It was half-past twelve when I returned to the Albany as a last desperate resort. The scene of my disaster was much as I had left it. The baccarat-counters still strewed the table, with the empty glasses and the loaded ash-trays. A window had been opened to let the smoke out, and was letting in the fog instead. Raffles himself had merely discarded his dining jacket for one of his innumerable blazers. Yet he arched his eyebrows as though I had dragged him from his bed.
"Forgotten something?" said he, when he saw me on his mat.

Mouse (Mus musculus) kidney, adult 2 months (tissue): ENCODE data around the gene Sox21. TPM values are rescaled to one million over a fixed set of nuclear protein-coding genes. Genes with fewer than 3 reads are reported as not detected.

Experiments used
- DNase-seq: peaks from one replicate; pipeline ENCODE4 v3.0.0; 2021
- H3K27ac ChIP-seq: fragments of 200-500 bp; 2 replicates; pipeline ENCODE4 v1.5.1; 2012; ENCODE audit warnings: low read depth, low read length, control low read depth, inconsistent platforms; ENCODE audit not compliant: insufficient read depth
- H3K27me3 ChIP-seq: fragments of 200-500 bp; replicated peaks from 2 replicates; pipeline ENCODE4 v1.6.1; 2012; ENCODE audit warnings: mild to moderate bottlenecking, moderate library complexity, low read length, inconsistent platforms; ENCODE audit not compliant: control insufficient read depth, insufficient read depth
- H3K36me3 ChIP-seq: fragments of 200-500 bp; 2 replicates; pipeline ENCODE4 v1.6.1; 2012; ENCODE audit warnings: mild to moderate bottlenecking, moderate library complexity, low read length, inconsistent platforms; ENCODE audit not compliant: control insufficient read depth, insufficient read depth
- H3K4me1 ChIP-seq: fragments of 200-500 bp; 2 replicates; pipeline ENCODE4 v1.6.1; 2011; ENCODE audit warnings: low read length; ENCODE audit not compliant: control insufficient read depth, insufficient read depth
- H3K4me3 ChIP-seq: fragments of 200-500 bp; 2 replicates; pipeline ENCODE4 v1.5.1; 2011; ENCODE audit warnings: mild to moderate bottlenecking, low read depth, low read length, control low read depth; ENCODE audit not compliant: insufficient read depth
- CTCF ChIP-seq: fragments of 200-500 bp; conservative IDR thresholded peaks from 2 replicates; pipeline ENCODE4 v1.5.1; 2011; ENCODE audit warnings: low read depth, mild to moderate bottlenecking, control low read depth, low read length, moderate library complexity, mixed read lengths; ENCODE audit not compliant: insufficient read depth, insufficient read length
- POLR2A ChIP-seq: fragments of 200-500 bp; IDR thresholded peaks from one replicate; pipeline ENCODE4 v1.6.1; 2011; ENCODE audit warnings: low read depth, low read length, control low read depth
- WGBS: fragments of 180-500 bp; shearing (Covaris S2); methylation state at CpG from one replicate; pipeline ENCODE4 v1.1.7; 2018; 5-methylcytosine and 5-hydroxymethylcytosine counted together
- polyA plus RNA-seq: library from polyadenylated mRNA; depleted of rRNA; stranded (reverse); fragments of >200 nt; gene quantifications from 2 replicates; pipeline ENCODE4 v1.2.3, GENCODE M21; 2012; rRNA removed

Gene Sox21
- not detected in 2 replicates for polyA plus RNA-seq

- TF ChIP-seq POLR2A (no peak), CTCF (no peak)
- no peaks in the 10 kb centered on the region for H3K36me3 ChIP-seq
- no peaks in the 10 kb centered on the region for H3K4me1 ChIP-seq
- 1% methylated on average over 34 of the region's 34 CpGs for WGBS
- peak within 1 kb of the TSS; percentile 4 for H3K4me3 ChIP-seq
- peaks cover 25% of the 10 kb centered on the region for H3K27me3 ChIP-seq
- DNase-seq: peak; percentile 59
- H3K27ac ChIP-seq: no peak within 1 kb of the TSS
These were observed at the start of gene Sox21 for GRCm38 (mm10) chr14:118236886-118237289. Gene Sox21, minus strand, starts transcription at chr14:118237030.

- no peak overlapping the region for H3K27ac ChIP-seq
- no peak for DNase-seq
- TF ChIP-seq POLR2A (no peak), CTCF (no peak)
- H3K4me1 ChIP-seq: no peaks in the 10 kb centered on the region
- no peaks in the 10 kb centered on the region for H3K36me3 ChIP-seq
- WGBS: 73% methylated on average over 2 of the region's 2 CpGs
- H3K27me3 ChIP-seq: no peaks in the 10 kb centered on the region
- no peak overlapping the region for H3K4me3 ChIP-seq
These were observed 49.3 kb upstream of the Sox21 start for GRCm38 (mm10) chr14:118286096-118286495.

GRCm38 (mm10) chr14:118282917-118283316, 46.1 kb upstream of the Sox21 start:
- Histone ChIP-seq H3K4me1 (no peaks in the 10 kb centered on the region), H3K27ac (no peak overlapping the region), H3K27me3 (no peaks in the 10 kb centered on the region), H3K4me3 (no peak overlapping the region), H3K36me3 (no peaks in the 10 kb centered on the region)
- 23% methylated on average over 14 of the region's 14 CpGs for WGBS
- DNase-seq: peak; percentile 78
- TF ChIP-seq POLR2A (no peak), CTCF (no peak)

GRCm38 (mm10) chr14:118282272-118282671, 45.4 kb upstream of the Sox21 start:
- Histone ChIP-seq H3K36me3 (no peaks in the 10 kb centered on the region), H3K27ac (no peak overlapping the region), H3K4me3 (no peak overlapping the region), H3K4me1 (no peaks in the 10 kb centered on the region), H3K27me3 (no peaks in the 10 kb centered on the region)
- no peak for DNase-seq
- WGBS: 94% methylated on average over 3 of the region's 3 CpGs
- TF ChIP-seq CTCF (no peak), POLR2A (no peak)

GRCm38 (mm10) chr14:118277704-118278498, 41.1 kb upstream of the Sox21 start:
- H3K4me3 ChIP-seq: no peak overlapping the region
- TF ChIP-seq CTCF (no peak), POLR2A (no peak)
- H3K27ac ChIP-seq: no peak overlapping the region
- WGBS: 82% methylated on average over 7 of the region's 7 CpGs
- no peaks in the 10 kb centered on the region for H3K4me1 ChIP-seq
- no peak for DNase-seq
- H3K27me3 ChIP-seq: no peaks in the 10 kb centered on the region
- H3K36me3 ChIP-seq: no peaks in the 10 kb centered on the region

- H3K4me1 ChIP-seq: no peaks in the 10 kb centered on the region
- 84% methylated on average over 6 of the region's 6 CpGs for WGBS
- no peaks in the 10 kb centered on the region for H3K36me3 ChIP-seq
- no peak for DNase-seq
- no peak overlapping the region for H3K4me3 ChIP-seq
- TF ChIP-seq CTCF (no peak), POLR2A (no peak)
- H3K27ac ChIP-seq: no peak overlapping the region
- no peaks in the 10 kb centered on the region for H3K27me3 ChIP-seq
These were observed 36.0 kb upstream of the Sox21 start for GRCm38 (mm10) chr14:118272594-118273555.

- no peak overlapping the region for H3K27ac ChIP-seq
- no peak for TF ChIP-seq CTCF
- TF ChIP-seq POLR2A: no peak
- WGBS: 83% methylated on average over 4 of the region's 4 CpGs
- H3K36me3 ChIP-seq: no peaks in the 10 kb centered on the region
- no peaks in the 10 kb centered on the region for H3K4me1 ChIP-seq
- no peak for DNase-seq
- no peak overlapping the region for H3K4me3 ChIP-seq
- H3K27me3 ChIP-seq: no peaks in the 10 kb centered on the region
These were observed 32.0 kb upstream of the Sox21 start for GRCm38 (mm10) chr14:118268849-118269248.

"No," said I, pushing past him without ceremony. And I led the way into his room with an impudence amazing to myself.
"Not come back for your revenge, have you? Because I'm afraid I can't give it to you single-handed. I was sorry myself that the others—"
We were face to face by his fireside, and I cut him short.
"Raffles," said I, "you may well be surprised at my coming back in this way and at this hour. I hardly know you. I was never in your rooms before to-night. But I fagged for you at school, and you said you remembered me. Of course that's no excuse; but will you listen to me—for two minutes?"
In my emotion I had at first to struggle for every word; but his face reassured me as I went on, and I was not mistaken in its expression.